ERS and ENVISAT are two programmes elaborated by the European Space Agency (ESA). The ERS-1 mission ended on March 2000 and ERS-2 was retired on September 2011. ENVISAT was ESA’s successor to ERS. It was launched in 2002 and ended on April 2012. ESA missions data access policy are fully available to users, as well as to Copernicus users, and are free of charge. The corresponding EO data collections are made available under a free dataset policy only requiring a registration for data available online. It also exists a restrained dataset that includes products not available online but on demand. The data is generally provided free of charge, and requests the submission of a Project Proposal.

Lastly, in the framework of ‘Africa and GMES’, the African Union (AU) Commission signed a Cooperation Arrangement with the European Commission (EC) on June 2018 to foster and to strengthen AU’s access to Earth observation data from the Copernicus Programme. Copernicus is the European Union’s Earth Observation Programme. Its data access policy is based on the principle of free and open access to data obtained from the Sentinels satellites as mentioned in articles 23 and 24 of the Regulation (EU) n.377/2014 of the European Parliament and of the Council of 3 April 2014 establishing theCopernicus Programme.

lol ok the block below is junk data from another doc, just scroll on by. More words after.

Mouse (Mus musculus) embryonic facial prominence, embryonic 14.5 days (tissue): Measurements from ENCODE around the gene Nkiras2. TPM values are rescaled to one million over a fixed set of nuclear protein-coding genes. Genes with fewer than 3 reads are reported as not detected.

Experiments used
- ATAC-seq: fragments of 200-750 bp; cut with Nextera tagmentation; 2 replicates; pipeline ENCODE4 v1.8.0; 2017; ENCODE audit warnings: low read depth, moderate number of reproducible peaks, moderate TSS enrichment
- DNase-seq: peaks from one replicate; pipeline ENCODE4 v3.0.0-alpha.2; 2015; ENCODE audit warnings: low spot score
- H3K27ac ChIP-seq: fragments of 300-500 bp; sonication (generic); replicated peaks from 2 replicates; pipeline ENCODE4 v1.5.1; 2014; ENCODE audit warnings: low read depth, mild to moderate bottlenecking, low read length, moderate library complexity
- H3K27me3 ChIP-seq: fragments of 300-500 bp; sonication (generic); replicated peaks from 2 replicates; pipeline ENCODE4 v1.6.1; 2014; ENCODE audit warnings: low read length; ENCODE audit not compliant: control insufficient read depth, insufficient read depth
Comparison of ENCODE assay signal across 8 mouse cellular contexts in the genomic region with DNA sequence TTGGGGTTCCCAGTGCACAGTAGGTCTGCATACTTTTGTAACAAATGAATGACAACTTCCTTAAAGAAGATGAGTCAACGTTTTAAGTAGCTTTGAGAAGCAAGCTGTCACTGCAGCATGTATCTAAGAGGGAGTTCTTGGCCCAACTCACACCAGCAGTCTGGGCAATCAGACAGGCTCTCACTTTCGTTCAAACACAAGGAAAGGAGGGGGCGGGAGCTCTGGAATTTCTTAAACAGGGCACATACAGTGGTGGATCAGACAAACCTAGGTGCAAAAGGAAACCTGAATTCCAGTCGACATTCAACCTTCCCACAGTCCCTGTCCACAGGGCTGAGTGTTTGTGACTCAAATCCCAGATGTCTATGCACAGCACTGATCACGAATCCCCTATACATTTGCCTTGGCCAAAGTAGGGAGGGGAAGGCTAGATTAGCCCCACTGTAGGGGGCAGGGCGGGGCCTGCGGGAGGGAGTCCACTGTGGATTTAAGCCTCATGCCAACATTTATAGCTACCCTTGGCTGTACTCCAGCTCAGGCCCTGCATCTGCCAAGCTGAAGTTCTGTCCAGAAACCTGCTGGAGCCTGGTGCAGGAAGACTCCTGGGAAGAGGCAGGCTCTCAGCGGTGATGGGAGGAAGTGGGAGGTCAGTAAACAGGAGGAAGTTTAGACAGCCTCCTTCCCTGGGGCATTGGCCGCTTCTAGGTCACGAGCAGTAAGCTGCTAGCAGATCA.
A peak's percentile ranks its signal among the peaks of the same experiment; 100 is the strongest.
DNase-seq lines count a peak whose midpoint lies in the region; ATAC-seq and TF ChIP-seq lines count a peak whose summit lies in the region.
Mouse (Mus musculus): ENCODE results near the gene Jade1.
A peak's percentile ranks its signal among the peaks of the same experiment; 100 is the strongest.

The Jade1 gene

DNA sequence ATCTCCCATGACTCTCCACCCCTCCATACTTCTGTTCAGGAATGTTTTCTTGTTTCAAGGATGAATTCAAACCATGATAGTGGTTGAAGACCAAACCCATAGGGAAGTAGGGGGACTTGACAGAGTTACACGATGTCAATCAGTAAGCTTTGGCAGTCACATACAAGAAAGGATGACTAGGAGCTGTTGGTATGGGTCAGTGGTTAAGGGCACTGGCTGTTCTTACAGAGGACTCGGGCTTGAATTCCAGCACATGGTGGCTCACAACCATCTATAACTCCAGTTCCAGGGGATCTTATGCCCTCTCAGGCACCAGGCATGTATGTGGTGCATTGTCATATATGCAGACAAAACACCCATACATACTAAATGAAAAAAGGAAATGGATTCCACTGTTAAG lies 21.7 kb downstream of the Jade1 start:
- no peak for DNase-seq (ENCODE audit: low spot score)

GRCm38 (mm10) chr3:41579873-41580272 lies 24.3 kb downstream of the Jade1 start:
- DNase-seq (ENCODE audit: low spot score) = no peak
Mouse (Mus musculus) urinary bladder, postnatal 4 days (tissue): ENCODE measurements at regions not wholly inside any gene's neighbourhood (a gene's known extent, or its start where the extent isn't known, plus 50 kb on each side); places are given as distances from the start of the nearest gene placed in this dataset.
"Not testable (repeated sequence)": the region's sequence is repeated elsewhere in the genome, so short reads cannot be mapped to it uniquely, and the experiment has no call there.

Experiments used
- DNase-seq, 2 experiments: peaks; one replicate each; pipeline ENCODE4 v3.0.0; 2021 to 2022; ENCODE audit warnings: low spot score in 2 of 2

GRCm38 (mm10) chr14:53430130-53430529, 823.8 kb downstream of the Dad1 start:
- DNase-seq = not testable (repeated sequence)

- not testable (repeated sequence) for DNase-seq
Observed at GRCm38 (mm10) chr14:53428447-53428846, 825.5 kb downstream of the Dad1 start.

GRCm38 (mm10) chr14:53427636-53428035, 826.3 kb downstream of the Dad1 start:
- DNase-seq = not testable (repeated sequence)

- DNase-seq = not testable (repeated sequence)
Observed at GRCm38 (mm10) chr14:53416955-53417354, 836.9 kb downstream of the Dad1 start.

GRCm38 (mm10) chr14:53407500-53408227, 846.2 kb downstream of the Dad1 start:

Earth observation applications are of utmost importance for the development of the African Continent, and the establishment of a future Regional Centre for Earth Observation, as specified in the Agreement between Italy and Kenya, will support and facilitate the access to EO data in order to sustain the management of  natural resources and by improving decision-making processes through the use of EO data and derived products. Furthermore, bilateral and multilateral Cooperation Agreement in this field are also needed, in terms of infrastructures and capacities, to allow the installation of receiving stations, to upgrade existing software and to strenghen access to EO data.

This contribution is a first outline on Earth Observation data policy access in Africa, and in particular in Kenya. Further research and consideration on the relevant issues have to be undertaken in order to promote and to foster the access to EO data to developing countries.



Dr Anne-Sophie Martin is a Post-Doctoral Research Fellow in International Law and Space Law at Sapienza University of Rome. Her doctoral research focused on the legal aspects of dual-use satellites. She received her LL.M. in Space Law and Telecommunications Law from the University of Paris-Sud XI (France) and her Ph.D. from Sapienza University of Rome (Italy).